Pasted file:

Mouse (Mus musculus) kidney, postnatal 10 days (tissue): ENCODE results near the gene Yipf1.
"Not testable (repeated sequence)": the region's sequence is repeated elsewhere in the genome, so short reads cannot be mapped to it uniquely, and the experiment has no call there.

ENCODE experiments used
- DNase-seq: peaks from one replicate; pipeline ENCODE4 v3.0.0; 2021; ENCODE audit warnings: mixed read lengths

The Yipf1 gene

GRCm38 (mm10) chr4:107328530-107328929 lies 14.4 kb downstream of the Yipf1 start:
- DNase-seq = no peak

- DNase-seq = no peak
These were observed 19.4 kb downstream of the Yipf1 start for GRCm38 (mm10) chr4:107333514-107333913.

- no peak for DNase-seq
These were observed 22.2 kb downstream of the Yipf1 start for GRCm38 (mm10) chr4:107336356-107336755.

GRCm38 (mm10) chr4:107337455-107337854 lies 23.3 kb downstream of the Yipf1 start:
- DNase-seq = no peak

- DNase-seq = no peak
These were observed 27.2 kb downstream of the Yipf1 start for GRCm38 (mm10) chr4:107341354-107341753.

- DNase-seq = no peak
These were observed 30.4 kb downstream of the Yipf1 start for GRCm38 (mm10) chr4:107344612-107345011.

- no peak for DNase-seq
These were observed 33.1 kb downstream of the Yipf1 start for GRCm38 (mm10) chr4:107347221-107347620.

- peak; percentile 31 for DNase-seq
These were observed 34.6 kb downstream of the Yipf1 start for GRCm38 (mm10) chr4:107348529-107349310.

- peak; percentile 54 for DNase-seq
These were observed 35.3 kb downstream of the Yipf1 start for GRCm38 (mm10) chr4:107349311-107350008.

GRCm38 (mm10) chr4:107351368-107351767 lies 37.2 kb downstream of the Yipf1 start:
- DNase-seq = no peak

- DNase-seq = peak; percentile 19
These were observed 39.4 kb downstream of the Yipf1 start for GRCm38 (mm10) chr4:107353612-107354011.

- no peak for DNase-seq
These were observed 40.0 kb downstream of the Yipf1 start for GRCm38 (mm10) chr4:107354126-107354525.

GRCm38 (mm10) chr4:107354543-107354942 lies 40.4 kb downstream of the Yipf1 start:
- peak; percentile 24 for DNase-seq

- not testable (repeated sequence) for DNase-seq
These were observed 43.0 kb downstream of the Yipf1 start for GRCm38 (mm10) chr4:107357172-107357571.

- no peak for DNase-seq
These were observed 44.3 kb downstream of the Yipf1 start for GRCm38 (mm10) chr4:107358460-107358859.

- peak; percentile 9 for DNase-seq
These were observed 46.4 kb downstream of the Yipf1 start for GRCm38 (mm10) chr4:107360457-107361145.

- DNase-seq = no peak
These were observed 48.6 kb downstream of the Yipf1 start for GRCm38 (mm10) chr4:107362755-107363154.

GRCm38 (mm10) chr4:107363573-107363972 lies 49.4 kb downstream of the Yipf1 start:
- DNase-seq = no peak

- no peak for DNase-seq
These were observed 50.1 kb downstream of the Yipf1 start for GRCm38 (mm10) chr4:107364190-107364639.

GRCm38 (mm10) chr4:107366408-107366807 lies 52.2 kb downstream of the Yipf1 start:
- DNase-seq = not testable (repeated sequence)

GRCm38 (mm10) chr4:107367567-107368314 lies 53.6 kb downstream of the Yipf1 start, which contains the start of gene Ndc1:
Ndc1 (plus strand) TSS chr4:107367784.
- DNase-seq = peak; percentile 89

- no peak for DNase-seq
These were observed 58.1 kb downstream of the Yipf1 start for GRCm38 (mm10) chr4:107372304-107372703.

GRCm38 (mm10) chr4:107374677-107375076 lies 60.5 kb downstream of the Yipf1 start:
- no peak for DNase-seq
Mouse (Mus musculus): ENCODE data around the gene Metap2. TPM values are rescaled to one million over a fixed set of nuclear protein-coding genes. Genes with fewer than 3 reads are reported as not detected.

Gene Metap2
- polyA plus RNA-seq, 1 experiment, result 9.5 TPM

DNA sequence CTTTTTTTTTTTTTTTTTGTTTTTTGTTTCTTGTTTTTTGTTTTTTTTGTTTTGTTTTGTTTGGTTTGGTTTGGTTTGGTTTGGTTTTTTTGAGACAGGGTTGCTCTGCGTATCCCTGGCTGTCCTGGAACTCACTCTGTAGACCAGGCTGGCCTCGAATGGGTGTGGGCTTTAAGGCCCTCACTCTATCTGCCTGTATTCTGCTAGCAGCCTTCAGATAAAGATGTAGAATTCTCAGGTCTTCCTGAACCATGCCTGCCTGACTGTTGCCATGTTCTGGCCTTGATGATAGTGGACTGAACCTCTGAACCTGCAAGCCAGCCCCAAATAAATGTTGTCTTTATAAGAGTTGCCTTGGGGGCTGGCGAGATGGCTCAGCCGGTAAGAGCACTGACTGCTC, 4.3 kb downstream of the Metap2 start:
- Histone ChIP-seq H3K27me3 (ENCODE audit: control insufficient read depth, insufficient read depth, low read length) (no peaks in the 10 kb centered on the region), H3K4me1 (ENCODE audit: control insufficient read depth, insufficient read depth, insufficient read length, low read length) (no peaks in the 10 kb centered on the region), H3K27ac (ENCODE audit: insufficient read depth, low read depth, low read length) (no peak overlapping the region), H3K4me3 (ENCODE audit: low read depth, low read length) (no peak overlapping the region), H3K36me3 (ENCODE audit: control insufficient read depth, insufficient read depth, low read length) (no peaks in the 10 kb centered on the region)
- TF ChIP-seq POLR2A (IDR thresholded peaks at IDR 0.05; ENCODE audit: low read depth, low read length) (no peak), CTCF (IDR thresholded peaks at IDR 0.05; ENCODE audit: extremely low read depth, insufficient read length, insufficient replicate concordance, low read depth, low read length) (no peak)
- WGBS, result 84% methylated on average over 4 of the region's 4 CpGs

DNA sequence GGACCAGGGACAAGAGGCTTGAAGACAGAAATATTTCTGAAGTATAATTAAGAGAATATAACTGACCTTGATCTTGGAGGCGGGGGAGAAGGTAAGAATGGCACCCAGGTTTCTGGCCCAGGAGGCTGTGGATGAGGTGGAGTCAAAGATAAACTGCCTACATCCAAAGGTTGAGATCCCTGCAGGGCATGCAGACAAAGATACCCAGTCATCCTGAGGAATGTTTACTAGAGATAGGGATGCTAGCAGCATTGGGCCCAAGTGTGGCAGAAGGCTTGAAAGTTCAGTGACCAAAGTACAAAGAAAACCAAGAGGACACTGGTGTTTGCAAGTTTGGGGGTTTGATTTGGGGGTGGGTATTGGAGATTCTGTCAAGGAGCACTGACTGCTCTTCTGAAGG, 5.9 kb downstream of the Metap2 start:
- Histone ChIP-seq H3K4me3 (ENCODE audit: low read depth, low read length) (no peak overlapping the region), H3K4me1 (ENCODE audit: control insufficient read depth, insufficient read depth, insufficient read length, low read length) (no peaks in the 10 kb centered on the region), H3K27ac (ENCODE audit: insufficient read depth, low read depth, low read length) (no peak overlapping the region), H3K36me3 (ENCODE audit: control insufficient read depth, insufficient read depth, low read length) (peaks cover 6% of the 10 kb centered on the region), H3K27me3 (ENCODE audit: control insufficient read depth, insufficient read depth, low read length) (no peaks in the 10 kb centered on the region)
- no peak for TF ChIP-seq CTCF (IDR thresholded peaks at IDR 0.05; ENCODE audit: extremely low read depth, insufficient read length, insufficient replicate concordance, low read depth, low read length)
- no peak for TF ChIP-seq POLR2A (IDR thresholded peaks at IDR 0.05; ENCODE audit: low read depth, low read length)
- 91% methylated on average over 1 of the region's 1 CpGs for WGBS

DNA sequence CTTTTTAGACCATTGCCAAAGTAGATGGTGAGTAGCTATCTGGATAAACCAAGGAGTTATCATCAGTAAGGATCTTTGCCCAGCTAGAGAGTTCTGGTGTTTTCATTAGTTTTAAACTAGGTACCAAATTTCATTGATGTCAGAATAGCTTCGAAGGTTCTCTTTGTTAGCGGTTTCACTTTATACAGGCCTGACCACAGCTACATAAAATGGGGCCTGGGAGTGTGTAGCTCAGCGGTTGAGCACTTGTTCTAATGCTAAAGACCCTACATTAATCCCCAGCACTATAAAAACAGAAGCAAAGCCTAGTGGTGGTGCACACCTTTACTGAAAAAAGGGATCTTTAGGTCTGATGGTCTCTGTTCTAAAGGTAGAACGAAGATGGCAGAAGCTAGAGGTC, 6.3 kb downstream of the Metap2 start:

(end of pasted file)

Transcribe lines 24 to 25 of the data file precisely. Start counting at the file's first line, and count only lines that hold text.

GRCm38 (mm10) chr4:107351368-107351767 lies 37.2 kb downstream of the Yipf1 start:
- DNase-seq = no peak